hearts, got the big regret speech from my finally-depressed partner (who
crashed and burned as I rose from the ashes), broke some more hearts, and
started growing my hair way long again.

	Well - then something amazing happened.  I got the small college
job.  Both my boss and my NIH boss fully supported my taking it - they
point blank said:  it's your dream job and you simply don't mess around
with career opportunities like this these days.  I will turn 29 this
summer and I begin a tenure track professorship.  I am the first one in
the nine year history of our lab - including the boss - to get a tenure
track "real" job.  Talk about karmic payback.  I don't have any choice
words of advice.  I lived through hell and I truly consider this payback
time.  My CV was broad enough to get me to the interview stage and I knew
if I got there in person that I would soar - and I did.  I begin this
September.  I love the school, the faculty, the facilities.  And I did
something perhaps more amazing... I managed to convince them that shotgun
cloning viral sequences was no different than shotgun cloning 16S genes
from environmental samples.  My research project is TOTALLY different than
my thesis/post-doc work - I am going from AIDS research back to my old
undergrad. love:  evolution and diversity of thermophilic bacteria from
hot springs.

	An hour after the dean called with the glorious offer, my old
undergrad. boss (who does classical bacteriology on Yellowstone hot spring
mats) called to offer me a part-time sabbatical replacement position at
the old school (completely out of the blue, I might add).  I had the
pleasure of saying: thank but... Here's the killer, though:  she asked
what research I'd be doing and I told her I wanted to develop the things
she taught me into more molecular evolution projects (16S phylogenetics). 
And then she says the icing in the cake line:  Sarah, I would be honored
if you would collaborate with me - we are heading to Yellowstone next week
and I'd like to help you get your project started.  Come out with us -
I've got a paper on some of your old stuff and a book chapter and let's
write it together for your future.

	Women in bio - this is like the grandest homecoming I have ever
felt.  I knew that my undergrad. connections would be meaningful to me
personally and educationally my whole life - but to find myself a PhD,
future professor - and have these connections mean something so
professional and scientific - I am totally blown away.  It is an honor to
feel this welcomed.  And I am SOOOO excited.  I leave Sunday for two weeks
of basic micro. in the field again.  This is why I love science - this is
what living science is about to me.  Needless to say, the prospect of
being an outdoorswoman and having the chance to haul kids into the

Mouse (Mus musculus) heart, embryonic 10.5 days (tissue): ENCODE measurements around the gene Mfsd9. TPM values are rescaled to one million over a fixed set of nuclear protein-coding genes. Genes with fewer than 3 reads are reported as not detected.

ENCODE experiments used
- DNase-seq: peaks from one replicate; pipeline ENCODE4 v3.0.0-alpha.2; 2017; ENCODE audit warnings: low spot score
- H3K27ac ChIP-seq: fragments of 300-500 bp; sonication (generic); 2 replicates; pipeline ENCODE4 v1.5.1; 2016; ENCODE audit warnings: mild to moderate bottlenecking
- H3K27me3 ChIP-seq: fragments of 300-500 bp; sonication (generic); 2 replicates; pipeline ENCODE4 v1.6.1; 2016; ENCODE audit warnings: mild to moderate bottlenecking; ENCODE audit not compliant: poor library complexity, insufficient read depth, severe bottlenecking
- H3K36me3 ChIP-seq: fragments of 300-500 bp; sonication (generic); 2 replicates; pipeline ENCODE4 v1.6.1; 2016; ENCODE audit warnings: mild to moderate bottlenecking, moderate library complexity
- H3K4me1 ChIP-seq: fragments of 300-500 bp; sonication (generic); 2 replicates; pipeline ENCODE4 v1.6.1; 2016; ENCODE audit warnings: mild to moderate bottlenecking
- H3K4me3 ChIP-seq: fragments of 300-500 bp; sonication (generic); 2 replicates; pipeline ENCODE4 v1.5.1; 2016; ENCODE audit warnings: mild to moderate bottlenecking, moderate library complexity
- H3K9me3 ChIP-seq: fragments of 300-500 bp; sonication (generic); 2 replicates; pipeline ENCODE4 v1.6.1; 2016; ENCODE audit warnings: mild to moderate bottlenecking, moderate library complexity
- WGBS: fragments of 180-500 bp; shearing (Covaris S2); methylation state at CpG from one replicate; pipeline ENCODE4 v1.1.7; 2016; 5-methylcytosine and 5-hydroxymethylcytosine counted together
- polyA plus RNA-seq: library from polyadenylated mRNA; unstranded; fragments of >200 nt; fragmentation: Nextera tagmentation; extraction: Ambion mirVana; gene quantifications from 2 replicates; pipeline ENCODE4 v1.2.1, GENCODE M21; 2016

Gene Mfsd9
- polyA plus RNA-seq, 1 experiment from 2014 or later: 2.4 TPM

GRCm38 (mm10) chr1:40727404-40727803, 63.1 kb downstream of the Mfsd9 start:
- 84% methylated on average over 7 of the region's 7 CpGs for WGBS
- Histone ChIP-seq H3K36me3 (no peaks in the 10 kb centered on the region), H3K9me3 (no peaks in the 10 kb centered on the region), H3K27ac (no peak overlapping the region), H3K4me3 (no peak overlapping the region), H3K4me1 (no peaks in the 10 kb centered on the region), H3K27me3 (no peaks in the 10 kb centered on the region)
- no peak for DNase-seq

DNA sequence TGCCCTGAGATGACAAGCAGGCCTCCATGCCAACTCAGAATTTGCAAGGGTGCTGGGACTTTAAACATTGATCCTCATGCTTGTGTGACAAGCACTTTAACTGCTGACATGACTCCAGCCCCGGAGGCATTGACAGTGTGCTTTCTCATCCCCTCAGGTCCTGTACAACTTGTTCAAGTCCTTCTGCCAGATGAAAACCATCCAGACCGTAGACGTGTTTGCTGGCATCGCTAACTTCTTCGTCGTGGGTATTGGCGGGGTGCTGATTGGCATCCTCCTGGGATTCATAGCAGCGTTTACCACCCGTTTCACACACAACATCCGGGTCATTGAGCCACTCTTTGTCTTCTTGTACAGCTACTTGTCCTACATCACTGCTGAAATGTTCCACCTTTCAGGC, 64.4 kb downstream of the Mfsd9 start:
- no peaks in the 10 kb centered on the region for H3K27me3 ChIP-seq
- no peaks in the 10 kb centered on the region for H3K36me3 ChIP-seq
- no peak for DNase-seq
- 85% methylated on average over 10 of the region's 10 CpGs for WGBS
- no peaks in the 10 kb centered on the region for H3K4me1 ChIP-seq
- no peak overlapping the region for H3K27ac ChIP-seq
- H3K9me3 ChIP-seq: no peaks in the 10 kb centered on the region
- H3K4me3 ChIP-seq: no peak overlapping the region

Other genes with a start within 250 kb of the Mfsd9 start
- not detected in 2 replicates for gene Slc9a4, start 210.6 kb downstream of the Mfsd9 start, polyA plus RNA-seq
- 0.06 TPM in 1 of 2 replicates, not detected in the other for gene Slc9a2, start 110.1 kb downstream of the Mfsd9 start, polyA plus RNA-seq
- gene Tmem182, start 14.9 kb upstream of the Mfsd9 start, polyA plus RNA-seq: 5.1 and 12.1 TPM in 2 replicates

mountains for research on springs in the cascades truly blows my mind.

	So - I am back and, as you can tell, I am back with my usual
verve.  Part of me is scared of the responsibility - that part of me that
was up at midnight perusing Brock's Micro. text and feeling VERY daunted
with creating all the lecture notes.  The faculty member with whom I
bonded with the most at the small college, though, said something SOOOO
meaningful to me.  He took me out to dinner and I was tired after eight
hours of interviews and talking and I just confessed that I was surprised
no one grilled me (because everyone had been really great).  He, an older
molecular biologist who teaches some non-major AIDS issues classes too,
looked at me puzzled and asked why.  I said - Bob, in my program it seems
the object was to basically break students a lot... you come out feeling
like you know nothing to a job market that is terrible and proves that you
know nothing... and here I am walking for my first interview ever and all
I can think about is:  how can these people NOT ask me something like -
how the hell do you think you can run a course... you have no experience. 
Bob looked at me and just said - you gave the best talk I've ever heard, I
KNOW you can do it.  All you need is the time and opportunity.  And I will
be there for you as you test the ropes.  I was FLABBERGHASTED.  He raised
a glass of beer and toasted the future and I knew, then, I had the job.  I
co-teach with Bob this fall - the cell and molecular part of the generals
class.  I am truly honored.  Because finally I feel affirmed, like someone
sees my ability and values it. 

	I'd love to hear from the gang!  Alas, though, I will be
incommunicado starting this Sunday.  

	Cheers,  the unsinkable Dr. Professor Sarah Boomer